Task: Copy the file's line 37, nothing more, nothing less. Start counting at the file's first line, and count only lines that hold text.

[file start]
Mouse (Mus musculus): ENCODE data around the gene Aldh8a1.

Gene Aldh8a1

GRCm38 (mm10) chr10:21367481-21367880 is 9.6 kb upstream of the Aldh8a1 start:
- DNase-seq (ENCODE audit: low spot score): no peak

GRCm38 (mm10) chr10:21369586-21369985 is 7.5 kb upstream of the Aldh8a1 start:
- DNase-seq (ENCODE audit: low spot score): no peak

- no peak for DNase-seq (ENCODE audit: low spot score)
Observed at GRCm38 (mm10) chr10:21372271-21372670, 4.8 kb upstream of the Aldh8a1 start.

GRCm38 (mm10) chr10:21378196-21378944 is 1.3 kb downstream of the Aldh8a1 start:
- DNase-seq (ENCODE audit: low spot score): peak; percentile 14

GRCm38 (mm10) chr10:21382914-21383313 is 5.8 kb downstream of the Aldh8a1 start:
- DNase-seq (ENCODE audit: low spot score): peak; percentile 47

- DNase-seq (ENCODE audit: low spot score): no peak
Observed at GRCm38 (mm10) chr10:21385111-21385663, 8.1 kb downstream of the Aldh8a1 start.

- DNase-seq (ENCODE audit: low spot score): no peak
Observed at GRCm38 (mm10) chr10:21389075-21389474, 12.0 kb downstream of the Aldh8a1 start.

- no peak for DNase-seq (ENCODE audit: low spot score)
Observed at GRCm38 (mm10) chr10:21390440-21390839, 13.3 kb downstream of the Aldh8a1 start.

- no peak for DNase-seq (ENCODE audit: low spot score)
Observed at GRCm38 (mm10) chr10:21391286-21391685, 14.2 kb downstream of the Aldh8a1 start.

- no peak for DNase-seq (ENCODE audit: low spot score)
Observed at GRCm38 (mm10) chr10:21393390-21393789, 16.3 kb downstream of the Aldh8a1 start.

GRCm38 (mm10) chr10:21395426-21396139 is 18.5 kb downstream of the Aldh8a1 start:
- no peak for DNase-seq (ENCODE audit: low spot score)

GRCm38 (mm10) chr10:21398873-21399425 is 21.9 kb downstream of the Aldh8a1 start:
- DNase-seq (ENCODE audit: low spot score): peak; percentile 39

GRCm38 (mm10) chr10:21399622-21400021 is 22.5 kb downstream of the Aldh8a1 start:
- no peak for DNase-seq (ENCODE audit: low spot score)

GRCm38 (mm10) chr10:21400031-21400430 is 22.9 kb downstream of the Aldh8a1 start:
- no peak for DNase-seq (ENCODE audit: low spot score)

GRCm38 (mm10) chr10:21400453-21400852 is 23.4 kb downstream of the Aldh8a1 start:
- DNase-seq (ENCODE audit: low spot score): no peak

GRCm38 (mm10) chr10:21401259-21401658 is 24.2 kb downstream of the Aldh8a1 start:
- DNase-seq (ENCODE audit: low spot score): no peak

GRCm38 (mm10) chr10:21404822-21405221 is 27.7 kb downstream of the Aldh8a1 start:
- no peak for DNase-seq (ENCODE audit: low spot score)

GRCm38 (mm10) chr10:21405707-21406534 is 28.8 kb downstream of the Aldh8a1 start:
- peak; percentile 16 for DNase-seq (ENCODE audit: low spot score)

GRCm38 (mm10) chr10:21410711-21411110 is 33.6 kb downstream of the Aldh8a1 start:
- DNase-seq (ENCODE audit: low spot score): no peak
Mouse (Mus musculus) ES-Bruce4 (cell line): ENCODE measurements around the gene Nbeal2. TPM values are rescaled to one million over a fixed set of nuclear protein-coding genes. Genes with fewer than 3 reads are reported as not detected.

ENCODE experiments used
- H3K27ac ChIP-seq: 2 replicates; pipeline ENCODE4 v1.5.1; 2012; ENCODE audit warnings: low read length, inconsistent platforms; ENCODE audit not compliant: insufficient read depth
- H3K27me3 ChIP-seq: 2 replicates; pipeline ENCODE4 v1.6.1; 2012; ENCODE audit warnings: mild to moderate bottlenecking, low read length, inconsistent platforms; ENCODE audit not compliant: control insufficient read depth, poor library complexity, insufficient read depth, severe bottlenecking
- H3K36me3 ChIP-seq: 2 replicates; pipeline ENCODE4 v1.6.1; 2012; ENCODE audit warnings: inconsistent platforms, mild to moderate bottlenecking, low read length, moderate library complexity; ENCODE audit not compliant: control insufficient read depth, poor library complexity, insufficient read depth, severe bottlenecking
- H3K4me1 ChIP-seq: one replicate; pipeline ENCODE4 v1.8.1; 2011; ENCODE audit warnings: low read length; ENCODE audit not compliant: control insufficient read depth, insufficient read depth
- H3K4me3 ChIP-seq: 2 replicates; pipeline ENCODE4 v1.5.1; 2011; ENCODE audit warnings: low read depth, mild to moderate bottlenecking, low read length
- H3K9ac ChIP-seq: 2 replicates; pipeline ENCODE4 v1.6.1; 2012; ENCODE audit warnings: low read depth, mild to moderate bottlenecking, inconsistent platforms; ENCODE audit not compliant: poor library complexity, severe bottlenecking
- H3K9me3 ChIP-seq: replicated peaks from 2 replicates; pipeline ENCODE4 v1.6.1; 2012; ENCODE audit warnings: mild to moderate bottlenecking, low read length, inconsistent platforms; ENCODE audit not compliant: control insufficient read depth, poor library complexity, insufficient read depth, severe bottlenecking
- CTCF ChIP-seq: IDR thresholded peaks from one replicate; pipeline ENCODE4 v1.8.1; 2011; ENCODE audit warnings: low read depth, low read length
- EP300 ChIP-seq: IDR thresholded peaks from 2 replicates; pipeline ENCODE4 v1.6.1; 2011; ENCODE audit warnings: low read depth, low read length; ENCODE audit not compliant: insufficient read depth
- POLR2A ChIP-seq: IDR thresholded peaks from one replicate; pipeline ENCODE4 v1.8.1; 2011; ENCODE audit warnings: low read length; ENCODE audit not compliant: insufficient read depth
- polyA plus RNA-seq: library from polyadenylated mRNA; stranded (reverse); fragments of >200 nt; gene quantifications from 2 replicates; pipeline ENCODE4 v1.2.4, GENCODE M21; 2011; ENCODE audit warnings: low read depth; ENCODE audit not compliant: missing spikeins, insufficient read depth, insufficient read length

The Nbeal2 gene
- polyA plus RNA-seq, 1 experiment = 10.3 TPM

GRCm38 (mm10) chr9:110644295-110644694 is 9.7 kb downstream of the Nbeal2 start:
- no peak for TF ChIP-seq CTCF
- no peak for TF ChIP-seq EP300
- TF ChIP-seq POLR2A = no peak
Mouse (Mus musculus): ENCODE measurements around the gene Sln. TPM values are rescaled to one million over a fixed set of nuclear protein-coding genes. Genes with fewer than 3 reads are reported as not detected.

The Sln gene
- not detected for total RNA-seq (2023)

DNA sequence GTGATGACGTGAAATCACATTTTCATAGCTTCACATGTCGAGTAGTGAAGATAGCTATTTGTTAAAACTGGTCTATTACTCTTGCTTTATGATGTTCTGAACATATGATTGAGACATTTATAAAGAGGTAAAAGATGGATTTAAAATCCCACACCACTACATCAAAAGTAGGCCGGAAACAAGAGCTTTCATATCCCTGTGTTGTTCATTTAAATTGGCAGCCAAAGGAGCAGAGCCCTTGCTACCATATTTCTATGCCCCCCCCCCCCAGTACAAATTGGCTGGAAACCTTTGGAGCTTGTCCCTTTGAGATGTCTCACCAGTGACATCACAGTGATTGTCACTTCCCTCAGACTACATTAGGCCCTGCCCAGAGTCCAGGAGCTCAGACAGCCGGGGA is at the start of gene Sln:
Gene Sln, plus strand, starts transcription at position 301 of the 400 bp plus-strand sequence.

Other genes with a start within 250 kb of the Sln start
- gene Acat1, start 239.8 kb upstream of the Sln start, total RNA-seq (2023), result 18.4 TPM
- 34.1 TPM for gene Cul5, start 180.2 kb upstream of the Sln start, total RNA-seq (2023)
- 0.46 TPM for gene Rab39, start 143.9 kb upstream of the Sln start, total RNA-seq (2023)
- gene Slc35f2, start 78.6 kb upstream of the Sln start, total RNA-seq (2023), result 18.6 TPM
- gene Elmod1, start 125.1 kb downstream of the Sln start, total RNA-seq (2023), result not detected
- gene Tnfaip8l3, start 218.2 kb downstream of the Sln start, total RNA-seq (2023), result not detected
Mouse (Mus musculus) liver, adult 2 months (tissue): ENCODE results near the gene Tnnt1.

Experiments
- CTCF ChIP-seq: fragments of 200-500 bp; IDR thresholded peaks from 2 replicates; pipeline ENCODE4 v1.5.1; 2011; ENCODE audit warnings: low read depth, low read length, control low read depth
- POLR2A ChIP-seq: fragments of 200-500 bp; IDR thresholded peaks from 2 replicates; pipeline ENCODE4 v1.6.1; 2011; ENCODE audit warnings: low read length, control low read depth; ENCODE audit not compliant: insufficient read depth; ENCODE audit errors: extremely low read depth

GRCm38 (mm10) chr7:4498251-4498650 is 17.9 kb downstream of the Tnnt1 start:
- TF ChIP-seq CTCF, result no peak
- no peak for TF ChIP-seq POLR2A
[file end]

GRCm38 (mm10) chr10:21405707-21406534 is 28.8 kb downstream of the Aldh8a1 start: